Advocacy partners:  ACLU Illinois, Cabrini Green Legal Aid, and others.

Criminal Justice: Community Re-entry

Nearly all people in prison eventually return to their home communities, but nearly half of ex-offenders return to prison within three years.  Reform efforts to facilitate community re-entry and reduce recidivism focus on removing barriers to employment, housing, and educational opportuni­ties for individuals with criminal records, as well as increasing access to rehabilitation and behav­ioral health services.

Recent proposals:

  • Restrict the use of criminal histories in determining admissions to public universi­ties and community colleges, except as required by state or federal law. [House Bill 217]
  • Prohibit employers from refusing to hire or discharging an individual because of the individual’s criminal history, unless there are one or more convictions with a direct relationship to the specific employment sought.
  • Provide tax incentives to landlords who rent to people with conviction records.
  • Require local election officials to collaborate with county jails to facilitate voting by mail for pre-trial detainees. Require voter education for people leaving state correctional facilities.

Advocacy partners:  ACLU, Shriver Center on Poverty Law, Cabrini Green Legal Aid.

Criminal Justice: Juvenile Justice Reform

Cook County Juvenile Court, the first of its kind in the nation, was established by progressive reformers more than a century ago.  The purpose of the court was to move children from adult jails and courts and to give them a second chance.  During the 1990s, however, Illinois began to shift away from the juvenile justice model by instituting automatic prosecution of certain juvenile offenders in adult criminal court, as well as other “law-and-order” policies.

Over the past two decades, there have been efforts to reform the juvenile justice system in order to reduce the use of detention in favor of less restrictive alternatives.  Illinois has decreased juvenile incarceration by two-thirds and has expanded diversion and prevention programming.  Moreover, recent policy discussions reflect growing recognition of the need for developmentally appropriate policies and practices to achieve positive outcomes for emerging adults.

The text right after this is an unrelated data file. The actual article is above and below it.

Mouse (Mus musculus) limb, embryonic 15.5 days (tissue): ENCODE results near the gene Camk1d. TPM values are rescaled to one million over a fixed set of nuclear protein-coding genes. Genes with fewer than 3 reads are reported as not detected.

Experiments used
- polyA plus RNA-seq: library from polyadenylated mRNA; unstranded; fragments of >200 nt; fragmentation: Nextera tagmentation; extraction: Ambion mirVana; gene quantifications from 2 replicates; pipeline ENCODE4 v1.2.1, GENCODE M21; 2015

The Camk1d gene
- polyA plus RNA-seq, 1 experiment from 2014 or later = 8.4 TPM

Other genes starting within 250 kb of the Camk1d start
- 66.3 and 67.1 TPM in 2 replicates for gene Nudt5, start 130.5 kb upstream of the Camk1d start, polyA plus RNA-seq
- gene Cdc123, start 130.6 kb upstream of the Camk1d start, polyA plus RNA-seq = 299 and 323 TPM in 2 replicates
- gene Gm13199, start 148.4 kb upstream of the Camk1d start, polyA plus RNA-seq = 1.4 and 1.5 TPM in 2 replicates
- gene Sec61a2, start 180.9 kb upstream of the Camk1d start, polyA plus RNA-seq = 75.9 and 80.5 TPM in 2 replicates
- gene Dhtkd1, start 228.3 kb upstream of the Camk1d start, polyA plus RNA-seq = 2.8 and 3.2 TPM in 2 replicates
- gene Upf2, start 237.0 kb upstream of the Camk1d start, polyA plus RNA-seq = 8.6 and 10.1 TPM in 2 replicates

Recent proposals:

  • End the use of detention for children under age 13. [House Bill 1468]
  • Gradually raise the age cut-off for misdemeanor offenses in juvenile court to 21. [Senate Bill 239]
  • Authorize the chief judge of each judicial circuit to establish a Justice for Juveniles Program, requiring legal counsel for all juveniles during custodial interrogation. [Senate Bill 65]
  • End the practice of automatic transfer to adult criminal court for certain offenses.
  • Fully fund youth services programs such as Redeploy Illinois, which provides a continuum of community-based services to teens who are at high risk of incarceration.

Advocacy partners:  Juvenile Justice Initiative, Illinois Justice Project.

Criminal Justice: Community-Based Prevention and Intervention Strategies

Prevention strategies focus on the complex factors underlying community violence.  For example, public health approaches to reducing violence involve identifying populations and communities that are at the highest risk, building on community assets, and developing evidence-based preven­tion and intervention programs.  Another example is restorative justice practices such as victim-offender mediation, peace circles, and other methods of conflict resolution.

Recent proposals:

  • Address community violence by targeting state investments to communities that have experi­enced high levels of gun violence, incarceration, and economic destabilization. Invest­ments in “Safe and Full Employment Zones” would include job creation, housing, employment training, child care, healthcare, and other services. [Senate Bill 250 -̶ SAFE Act]
  • Establish a Safe Schools and Healthy Learning Environments Grant Program to expand alterna­tives to exclusionary discipline, including school-based behavioral and mental health supports, alcoholism and substance abuse treatment, and wrap-around services. [House Bill 2084]
  • Encourage the use of restorative justice practices by protecting the confidentiality of communica­tions and restricting of the use of such communications in court proceedings. [House Bill 1458]

Advocacy partners:  Illinois Justice Project, ACLU Illinois, Shriver Center on Poverty Law, Juvenile Justice Initiative.